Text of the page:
Commercial Litigation and Arbitration

Securities — True Statements About Statistical Results Are Not False or Misleading Simply Because the Methodology Producing Them Was Not the Best or Most Accepted

In re Rigel Pharm., Inc. Secs. Litig., 697 F.3d 869 (9th Cir. 2012):

Neither the Supreme Court nor this court has addressed the question of whether statements concerning statistical results of a clinical trial may be considered false or misleading under Rule 10b-5 because the statistical methodology that produced those results was not the best or most acceptable methodology. However, the district courts that have addressed this issue support our conclusion that merely alleging that defendants should have used different statistical methodology in their drug trials is not sufficient to allege falsity. For example, in Padnes v. Scios Nova Inc., No. C 95-1693, 1996 U.S. Dist. LEXIS 22858, 1996 WL 539711 (N.D. Cal. Sept. 18, 1996), the plaintiffs alleged that the defendants made false public statements relating to the results of a Phase II drug study. The defendants had made public statements that the results of a drug trial were statistically significant. 1996 U.S. Dist. LEXIS 22858, [WL] at *2. The plaintiffs did not allege that the defendants' statements summarizing their study inaccurately reported their own conclusions. 1996 U.S. Dist. LEXIS 22858, [WL] at *5. Rather, among other things, the plaintiffs alleged that the defendants should have included in their public summaries of the study different measurements of the study's outcome than those performed by the researchers. 1996 U.S. Dist. LEXIS 22858, [WL] at *5.

The court held that the fact that the plaintiffs disagreed with the researchers about the import of the data did not make the defendants' summaries of the study false or misleading. Id. In addition, the court concluded that the securities laws do not require that companies report information only from optimal studies, even assuming that scientists could agree on what is optimal, and that companies reporting information from imperfect studies are not required to disclose alternative methods for interpreting the data. Id. The court therefore held that the plaintiffs did not plead facts sufficient to explain why the defendants' summaries of the study were false or misleading. Id.; see also In re Adolor Corp. Sec. Litig., 616 F. Supp. 2d 551, 568 n.15 (E.D. Pa. 2009) (where plaintiffs' statistician identified what he believed were problems with a defendant's statistical analysis of a clinical trial, plaintiff merely alleged a disagreement about how to conduct and analyze the study, not a false or misleading statement); DeMarco v. DepoTech Corp., 149 F. Supp. 2d 1212, 1225 (S.D. Cal. 2001) ("Although Plaintiffs may have established a legitimate difference in opinion as to the proper statistical analysis, they have hardly stated a securities fraud claim.").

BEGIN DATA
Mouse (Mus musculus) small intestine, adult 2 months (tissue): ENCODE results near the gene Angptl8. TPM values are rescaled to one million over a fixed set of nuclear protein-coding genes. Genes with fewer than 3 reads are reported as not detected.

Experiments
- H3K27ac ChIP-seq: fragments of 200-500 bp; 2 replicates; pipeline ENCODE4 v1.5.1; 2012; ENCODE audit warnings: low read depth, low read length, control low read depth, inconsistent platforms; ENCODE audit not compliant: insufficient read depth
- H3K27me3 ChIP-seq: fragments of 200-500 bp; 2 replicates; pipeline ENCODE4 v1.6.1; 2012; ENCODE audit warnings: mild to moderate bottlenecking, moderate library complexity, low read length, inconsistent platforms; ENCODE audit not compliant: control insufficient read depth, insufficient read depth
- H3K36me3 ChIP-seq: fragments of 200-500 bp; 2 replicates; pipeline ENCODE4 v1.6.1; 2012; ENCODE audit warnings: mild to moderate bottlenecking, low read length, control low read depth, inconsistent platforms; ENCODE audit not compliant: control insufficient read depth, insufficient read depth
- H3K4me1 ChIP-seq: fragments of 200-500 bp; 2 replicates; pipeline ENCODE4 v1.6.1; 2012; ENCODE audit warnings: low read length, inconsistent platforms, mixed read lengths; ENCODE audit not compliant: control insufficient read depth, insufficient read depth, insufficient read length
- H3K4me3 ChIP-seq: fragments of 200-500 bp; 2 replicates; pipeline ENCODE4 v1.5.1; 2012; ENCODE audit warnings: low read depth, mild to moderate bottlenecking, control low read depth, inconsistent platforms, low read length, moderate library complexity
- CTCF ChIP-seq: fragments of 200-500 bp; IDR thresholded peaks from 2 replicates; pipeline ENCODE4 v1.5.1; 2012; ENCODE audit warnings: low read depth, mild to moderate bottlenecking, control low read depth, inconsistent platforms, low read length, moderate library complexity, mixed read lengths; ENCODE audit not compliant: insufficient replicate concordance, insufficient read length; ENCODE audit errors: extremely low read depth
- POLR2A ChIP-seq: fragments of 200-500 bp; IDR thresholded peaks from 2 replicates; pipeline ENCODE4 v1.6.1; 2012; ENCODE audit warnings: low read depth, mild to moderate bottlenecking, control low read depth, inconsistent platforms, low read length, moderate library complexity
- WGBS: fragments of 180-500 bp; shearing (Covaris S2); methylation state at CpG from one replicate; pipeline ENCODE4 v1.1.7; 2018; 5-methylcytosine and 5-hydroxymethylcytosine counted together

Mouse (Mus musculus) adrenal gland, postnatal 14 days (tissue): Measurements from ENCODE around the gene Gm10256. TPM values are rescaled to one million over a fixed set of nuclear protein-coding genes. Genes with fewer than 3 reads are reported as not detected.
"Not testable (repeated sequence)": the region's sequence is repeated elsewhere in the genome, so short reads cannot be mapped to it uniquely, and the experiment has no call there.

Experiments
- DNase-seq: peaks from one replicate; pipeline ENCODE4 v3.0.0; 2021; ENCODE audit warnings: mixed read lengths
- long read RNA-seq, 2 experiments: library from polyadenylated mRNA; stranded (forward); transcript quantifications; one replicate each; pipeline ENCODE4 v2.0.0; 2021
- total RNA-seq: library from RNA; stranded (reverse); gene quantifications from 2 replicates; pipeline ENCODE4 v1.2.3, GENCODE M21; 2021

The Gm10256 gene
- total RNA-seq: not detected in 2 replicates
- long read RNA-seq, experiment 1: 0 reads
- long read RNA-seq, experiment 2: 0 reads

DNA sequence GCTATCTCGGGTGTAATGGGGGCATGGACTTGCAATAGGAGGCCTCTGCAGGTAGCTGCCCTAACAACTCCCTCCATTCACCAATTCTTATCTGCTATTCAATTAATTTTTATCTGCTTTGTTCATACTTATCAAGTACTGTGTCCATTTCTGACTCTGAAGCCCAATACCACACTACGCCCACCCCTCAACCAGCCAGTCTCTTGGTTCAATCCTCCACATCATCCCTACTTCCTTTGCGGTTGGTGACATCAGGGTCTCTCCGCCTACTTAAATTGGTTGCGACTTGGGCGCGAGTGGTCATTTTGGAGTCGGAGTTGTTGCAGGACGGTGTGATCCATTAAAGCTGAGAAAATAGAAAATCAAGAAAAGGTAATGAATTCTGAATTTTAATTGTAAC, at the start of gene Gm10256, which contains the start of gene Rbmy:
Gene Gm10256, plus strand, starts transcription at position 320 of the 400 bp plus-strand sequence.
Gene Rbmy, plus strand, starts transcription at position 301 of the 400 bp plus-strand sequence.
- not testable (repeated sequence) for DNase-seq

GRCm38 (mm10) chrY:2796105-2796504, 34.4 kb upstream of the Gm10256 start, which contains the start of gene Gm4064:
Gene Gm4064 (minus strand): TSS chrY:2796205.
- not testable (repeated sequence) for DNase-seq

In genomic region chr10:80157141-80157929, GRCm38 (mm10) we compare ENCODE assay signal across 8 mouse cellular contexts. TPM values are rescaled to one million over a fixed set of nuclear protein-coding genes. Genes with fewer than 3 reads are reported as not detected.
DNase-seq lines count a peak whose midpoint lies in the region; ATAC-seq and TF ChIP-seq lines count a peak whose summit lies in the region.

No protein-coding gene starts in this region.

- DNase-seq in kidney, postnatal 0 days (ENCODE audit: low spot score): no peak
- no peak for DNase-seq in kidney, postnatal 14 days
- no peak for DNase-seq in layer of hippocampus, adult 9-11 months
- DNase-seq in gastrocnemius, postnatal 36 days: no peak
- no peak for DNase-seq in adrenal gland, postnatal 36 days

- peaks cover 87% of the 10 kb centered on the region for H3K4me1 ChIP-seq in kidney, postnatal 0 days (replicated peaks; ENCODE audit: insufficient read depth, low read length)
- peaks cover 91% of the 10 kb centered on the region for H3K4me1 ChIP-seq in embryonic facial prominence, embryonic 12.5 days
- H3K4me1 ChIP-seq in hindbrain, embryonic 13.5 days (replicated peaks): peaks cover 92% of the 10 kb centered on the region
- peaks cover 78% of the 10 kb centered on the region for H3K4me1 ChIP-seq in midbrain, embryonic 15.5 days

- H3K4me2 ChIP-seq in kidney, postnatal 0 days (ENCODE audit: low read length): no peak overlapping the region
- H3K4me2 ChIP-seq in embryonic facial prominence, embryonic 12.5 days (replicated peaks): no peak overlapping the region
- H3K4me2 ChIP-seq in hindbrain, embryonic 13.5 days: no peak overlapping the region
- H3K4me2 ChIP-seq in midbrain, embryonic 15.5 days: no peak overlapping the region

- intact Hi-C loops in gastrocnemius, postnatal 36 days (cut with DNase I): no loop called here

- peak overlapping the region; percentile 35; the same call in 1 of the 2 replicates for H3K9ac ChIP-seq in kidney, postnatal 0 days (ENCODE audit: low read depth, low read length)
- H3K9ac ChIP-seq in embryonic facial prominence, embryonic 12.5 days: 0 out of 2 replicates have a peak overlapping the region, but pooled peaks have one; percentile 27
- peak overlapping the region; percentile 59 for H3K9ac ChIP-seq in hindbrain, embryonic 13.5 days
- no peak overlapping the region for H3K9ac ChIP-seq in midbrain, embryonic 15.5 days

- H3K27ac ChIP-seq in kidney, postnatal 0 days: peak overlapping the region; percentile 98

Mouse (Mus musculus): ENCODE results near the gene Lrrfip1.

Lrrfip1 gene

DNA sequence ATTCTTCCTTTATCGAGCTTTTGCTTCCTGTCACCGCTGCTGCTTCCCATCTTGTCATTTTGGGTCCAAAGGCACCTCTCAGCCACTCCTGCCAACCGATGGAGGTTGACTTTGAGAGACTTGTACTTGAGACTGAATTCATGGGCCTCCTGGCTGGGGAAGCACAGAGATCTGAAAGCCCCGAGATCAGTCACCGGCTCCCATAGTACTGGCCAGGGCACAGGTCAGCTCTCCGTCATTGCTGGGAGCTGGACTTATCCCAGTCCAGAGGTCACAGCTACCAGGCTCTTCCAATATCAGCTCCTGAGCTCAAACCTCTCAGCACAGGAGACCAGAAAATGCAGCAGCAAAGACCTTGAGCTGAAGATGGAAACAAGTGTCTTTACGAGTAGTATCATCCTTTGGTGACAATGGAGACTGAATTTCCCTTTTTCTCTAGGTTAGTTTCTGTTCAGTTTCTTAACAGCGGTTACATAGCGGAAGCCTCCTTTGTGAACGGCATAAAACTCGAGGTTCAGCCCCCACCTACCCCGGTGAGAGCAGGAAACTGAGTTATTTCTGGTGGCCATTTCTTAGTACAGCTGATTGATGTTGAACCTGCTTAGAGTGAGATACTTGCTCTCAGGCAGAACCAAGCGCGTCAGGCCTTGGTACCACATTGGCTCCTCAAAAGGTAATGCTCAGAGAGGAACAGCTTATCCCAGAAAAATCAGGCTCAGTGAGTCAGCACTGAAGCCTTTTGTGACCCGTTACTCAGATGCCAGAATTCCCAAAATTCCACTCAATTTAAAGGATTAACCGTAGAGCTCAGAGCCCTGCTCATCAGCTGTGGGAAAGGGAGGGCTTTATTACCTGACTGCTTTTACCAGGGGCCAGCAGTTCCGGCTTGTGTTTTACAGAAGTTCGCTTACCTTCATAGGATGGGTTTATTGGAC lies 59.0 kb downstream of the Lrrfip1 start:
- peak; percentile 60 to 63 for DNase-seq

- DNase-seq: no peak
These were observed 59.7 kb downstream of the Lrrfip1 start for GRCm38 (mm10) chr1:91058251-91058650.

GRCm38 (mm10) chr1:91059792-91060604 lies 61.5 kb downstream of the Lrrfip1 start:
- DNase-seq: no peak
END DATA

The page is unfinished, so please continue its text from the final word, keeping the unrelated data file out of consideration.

We find this reasoning persuasive. Because Plaintiff does not allege that Defendants misrepresented their own statistical methodology, analysis, and conclusions, but instead criticizes only the statistical methodology employed by Defendants, Plaintiff did not adequately plead falsity with respect to statistic results.

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